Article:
The ten science fiction novels that affected me most

(Written in response to a reminder from Ryan Groff.)

These are not necessarily the best ten science fiction novels (in my opinion). They are the ten science fiction novels that affected me most significantly when I read them. And as a result, they are the ten such novels I care about most. I am grateful to their authors for the gift of their imagination, and for the ways in which each of these novels sparked my imagination, sometimes with profound personal consequences.

Orphans of the Sky, by Robert A. Heinlein

This may or may not have been the first science fiction novel I ever read. I read it in its Afrikaans translation, as Beheerkamer Onbeman (Control Room Unattended). And re-read it and re-read it. Undoubtedly this is the book that lured me into the world of science fiction. The translation was published in 1972, and I would have first read it sometime between the ages of 8 and 10.

The Word for World is Forest, by Ursula K. Le Guin

A novel of colonialization, I sometimes wonder if this is not the most important book I ever read - at least when considering its effect on me. The Word for World is Forest turned my moral imagination upside down, and converted me from my cradle racism. It did not convert me to a particular alternative, but it cut my affections from their tribal roots and left me in search of new moorings. It was first published as a separate book in 1976, when I was around ten, which is when I remember reading it. (My gratitude to the librarians and VERY well-stocked school and public libraries of my birth town, Bloemfontein, is unbounded ... even though those libraries were open to whites only during my childhood.)

The Dispossessed, by Ursula K. Le Guin

Turned me into an anarchist for all of my teens. Published in 1974, I'm pretty sure I first read it after The Word for World is Forest, but certainly before I turned twelve.

I love all of Ursula Le Guin's work, but none of her other books affected me quite as much as these two, or earned as much of my affection.

Dune, by Frank Herbert

Inclined my teens toward ecological concerns and Zen Buddhism ... and perhaps, upon reflection, the messianism that resonated with the Jesus I subsequently found in the Gospels?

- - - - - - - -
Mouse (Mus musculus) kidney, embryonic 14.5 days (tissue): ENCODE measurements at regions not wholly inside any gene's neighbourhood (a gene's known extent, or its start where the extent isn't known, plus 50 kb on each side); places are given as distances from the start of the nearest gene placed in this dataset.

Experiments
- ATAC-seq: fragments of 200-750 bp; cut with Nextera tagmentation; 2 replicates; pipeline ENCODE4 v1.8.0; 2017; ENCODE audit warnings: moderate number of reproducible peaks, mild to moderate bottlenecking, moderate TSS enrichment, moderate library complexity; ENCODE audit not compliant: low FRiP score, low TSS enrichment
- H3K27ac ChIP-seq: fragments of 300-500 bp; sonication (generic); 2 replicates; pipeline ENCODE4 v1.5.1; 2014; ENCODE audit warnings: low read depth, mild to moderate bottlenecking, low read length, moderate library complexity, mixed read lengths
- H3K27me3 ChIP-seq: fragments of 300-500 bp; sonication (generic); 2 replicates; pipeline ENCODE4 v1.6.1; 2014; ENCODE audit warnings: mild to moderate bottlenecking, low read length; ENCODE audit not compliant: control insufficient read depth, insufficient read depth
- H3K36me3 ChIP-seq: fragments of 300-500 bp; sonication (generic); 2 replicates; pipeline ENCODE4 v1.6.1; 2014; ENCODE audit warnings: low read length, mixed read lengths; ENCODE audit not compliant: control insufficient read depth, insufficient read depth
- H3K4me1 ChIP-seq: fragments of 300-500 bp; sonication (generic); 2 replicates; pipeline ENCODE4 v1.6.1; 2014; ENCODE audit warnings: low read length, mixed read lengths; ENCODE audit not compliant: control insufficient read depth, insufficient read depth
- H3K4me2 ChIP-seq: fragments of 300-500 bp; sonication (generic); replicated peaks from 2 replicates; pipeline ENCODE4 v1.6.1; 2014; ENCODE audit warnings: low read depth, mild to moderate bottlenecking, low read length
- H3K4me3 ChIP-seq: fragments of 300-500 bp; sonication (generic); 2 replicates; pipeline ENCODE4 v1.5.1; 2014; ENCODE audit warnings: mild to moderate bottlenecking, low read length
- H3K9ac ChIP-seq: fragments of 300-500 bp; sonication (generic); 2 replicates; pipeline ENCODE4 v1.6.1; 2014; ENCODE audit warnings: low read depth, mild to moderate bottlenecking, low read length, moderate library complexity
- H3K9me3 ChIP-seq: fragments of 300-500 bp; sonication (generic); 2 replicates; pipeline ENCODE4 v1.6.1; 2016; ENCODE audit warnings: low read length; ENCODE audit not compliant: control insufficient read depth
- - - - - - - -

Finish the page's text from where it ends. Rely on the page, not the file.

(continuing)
A Canticle for Leibowitz, by Walter M. Miller, Jr.

Deepened my interest in the historical long term, the preservation of knowledge, and the cultural contribution of monastic communities. My second-favourite religiously themed science fiction novel of all time ...

The Sparrow and Children of God by Mary Doria Russell

... with The Sparrow and Children of God (counted as one book for the purposes of this list) remaining my all-time (harrowing!) favourite.

Neuromancer by William Gibson

Mostly because it introduced me to Gibson's writing, which I've grown to like more and more as each novel inched towards a "speculative fiction of the very recent past" that I resonated with most when I first read ...

Pattern Recognition by William Gibson

Also, Cayce Pollard will always be the best-dressed science fiction character ever.

The Diamond Age by Neal Stephenson

Partly, because it was a great escape-read during a year in which I could not escape the horror of my birth country's history (because I was working for South Africa's Truth and Reconciliation Commission at the time).

2312 and Shaman by Kim Stanley Robinson

Counted as one, these novels of the future and the far past confirmed my Long Now-like concern for the long run (but hey: Isaiah 60). And nudged me closer to serious thinking about what is perennially human and what is historically malleable.